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Further Update on Legislation Moving in Tennessee

Monday, April 6, 2009

The following is an update on NRA-backed bills that are currently working through the legislature.  Please contact your State Senator and State Representative to respectfully urge them to support all of the NRA-backed bills listed below without any restricting amendments.  For contact information or help identifying your State Legislators, please click here.  For Tennessee Legislature Committee information please visit http://www.capitol.tn.gov/committees/.

Senate Joint Resolution 30, sponsored by State Senator Doug Jackson (D- 25), would propose an amendment to the Tennessee Constitution recognizing citizens’ right to hunt and fish.  The final language of the Resolution incorporates NRA’s model language and provides truly meaningful protections against the anti-hunting activists who seek to ban all hunting in America.  The ultimate adoption of this constitutional amendment will preserve Tennessee’s rich hunting and fishing traditions for generations to come.  SJR 30 is currently in the Fish and Wildlife Committee where it is expected to be voted on in the coming weeks.  Please contact Senate Leadership and ask them to include the one-time $20,000 fiscal note attached to SJR 30 in the budget.  This is a one-time publication cost of $20,000 to print the text of the proposed amendment in newspapers.

Senate Bill 264, sponsored by State Senator Doug Jackson (D-25), would authorize Tennessee Wildlife Resource Agency (TWRA) to issue sport fishing and hunting licenses at no cost to Tennessee residents who are 100 percent disabled and receive social security disability.  SB 264 has been referred to the Senate Environment, Conservation and Tourism Committee and is expected to be heard Tuesday, April 7.  House Bill 569, sponsored by State Representative David Shepard (D-69), is the companion bill to SB 264.  HB 569 is still pending in the House Committee on Conservation and Environment.

Senate Bill 576, sponsored by State Senator Doug Jackson (R- 25), would allow a person who has a valid Right-to-Carry permit to carry a firearm into restaurants where alcohol may be served, as long as the permit holder is not consuming alcohol or is not otherwise prohibited by posting provisions.  SB 576 was taken off notice in the Senate Judiciary Committee.  House Bill 1807, sponsored by State Representative Ben West (D-60), is the companion bill to SB 576.  HB 1807 is currently in the House Subcommittee on Criminal Practice and Procedure and is expected to be heard Wednesday, April 15.  Similar legislation, House Bill 962, sponsored by Representative Curry Todd (R-95), would also allow a person with a handgun carry permit to carry in restaurants that serve alcoholic beverages as long as that person is not consuming alcoholic beverages and the restaurant is not an age-restricted venue.  Please continue to contact members of the House and encourage them to amend HB 962 to remove any restricting amendments on permittees carrying in restaurants.  HB 962 is expected to be heard on the House Floor Monday, April 6.   SB 1127, also sponsored by State Senator Doug Jackson, is the companion bill to HB 962.  Please contact Senator Jackson and ask him to amend Senate Bill 1127 to include no additional restrictions on permittees carrying in restaurants other than a prohibition on alcohol consumption.  SB 1127 is expected to be heard Wednesday, April 8 in the Senate Judiciary Committee.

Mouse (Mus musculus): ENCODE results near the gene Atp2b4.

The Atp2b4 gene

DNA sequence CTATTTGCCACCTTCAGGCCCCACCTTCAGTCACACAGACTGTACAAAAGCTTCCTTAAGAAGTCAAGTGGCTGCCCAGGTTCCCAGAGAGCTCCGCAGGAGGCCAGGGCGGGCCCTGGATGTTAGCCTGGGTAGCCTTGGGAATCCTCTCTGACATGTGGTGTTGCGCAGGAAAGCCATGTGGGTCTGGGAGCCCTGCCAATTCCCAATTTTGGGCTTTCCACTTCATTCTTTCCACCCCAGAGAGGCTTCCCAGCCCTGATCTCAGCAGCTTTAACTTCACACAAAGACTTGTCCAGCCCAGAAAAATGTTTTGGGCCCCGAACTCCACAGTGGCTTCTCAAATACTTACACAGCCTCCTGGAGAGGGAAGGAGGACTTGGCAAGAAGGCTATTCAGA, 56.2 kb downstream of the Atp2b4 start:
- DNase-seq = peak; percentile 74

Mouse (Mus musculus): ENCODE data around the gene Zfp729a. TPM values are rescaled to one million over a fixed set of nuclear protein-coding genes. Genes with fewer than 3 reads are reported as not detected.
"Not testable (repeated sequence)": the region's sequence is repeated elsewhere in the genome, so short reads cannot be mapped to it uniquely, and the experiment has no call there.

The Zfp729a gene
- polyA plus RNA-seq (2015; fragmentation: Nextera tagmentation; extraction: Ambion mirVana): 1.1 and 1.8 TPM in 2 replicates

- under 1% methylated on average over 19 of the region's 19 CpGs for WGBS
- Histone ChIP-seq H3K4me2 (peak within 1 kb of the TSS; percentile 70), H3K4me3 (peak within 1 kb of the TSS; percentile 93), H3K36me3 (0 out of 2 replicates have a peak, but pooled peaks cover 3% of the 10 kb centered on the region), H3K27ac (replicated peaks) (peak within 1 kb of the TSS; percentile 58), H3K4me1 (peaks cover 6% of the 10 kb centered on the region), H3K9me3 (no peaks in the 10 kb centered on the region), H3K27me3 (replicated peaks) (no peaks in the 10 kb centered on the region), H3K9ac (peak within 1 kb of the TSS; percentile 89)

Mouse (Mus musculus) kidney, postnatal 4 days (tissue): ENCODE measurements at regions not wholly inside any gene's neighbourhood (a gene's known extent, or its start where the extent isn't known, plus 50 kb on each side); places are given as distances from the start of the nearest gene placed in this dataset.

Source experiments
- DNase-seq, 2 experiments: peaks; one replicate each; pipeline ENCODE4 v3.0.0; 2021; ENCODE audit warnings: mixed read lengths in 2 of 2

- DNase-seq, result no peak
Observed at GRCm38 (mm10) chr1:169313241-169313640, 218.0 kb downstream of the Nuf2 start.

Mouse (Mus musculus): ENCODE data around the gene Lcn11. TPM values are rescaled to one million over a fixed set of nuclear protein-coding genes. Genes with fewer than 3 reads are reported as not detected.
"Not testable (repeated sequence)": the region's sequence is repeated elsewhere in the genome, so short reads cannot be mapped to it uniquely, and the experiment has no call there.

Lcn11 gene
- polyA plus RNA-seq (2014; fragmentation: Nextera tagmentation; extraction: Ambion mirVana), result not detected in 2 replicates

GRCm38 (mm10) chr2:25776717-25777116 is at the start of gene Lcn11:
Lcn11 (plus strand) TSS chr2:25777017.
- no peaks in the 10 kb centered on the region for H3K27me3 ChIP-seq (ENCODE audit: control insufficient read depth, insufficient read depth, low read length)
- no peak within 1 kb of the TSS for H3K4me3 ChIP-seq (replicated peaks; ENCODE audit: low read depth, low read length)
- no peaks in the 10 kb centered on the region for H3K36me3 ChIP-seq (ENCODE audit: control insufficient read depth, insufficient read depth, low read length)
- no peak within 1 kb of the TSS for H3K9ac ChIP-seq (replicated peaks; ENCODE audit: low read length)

Senate Bill 842, sponsored by State Senator Doug Jackson (R- 25), would authorize persons with handgun permits to carry a handgun while hunting big game during bow-hunting deer season.  SB 842 has been referred to the Senate Judiciary Committee and is expected to be heard Wednesday, April 8.   House Bill 770, sponsored by State Representative Mike Turner (D-51), is the companion bill to SB 842. HB 770 expected to be heard Wednesday, April 8 by the full Judiciary Committee.  Please contact the bill sponsors and ask them to expand this bill to include muzzle-loading season.  

Senate Bill 1129, sponsored by State Senator Mark Norris (R-32), is Right-to-Carry reform legislation that would allow persons with valid handgun carry permit to carry in public parks, public postsecondary institutions, and places where alcoholic beverages are being served so long as that individual is not consuming alcohol.  It also would allow judges to carry firearms where law enforcement can carry if they have a permit or appropriate training.  House Bill 724, sponsored by State Representative Brian Kelsey (R-83), is the companion bill to SB 1129.  HB 724 is expected to be heard in the House Judiciary Criminal Practice Subcommittee Wednesday, April 8.  As a result of similar bills being filed this session, both these bills are expected to be amended to define "loaded and unloaded" for rifles and shotguns.

Senate Bill 1261, sponsored by State Senator Dewayne Bunch (R-9), would authorize all full-time faculty and staff at any public postsecondary institution in the state who have a valid handgun carry permit to carry handguns at all times upon the premises of the institution at which they are employed. SB 1261 has been taken off notice.  House Bill 798, sponsored by State Representative Stacey Campfield (R-18), is the companion bill to SB 1261.  HB 798 failed to pass out of the House Judiciary Criminal and Practice Subcommittee on April 1.  This legislation is expected to be filed next session.